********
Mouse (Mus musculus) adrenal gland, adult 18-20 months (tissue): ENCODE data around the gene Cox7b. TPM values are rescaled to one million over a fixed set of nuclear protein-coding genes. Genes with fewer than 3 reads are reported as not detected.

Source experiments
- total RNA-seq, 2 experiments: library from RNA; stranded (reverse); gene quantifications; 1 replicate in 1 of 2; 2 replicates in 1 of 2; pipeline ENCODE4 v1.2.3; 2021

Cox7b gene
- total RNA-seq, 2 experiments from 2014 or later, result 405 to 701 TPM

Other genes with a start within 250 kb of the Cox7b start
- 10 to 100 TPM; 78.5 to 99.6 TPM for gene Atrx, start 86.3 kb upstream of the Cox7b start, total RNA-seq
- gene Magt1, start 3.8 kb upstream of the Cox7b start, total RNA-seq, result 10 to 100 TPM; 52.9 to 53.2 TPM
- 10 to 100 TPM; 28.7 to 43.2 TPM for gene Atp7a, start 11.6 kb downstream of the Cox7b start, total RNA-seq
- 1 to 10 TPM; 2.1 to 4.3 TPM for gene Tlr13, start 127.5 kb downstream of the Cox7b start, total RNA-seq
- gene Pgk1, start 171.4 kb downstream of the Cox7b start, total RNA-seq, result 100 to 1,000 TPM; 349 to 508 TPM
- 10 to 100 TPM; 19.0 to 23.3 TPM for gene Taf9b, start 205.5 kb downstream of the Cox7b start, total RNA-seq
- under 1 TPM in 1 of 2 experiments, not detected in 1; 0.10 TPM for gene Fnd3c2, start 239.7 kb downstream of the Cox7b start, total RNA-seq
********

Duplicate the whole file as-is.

Mouse (Mus musculus) adrenal gland, adult 18-20 months (tissue): ENCODE data around the gene Cox7b. TPM values are rescaled to one million over a fixed set of nuclear protein-coding genes. Genes with fewer than 3 reads are reported as not detected.

Source experiments
- total RNA-seq, 2 experiments: library from RNA; stranded (reverse); gene quantifications; 1 replicate in 1 of 2; 2 replicates in 1 of 2; pipeline ENCODE4 v1.2.3; 2021

Cox7b gene
- total RNA-seq, 2 experiments from 2014 or later, result 405 to 701 TPM

Other genes with a start within 250 kb of the Cox7b start
- 10 to 100 TPM; 78.5 to 99.6 TPM for gene Atrx, start 86.3 kb upstream of the Cox7b start, total RNA-seq
- gene Magt1, start 3.8 kb upstream of the Cox7b start, total RNA-seq, result 10 to 100 TPM; 52.9 to 53.2 TPM
- 10 to 100 TPM; 28.7 to 43.2 TPM for gene Atp7a, start 11.6 kb downstream of the Cox7b start, total RNA-seq
- 1 to 10 TPM; 2.1 to 4.3 TPM for gene Tlr13, start 127.5 kb downstream of the Cox7b start, total RNA-seq
- gene Pgk1, start 171.4 kb downstream of the Cox7b start, total RNA-seq, result 100 to 1,000 TPM; 349 to 508 TPM
- 10 to 100 TPM; 19.0 to 23.3 TPM for gene Taf9b, start 205.5 kb downstream of the Cox7b start, total RNA-seq
- under 1 TPM in 1 of 2 experiments, not detected in 1; 0.10 TPM for gene Fnd3c2, start 239.7 kb downstream of the Cox7b start, total RNA-seq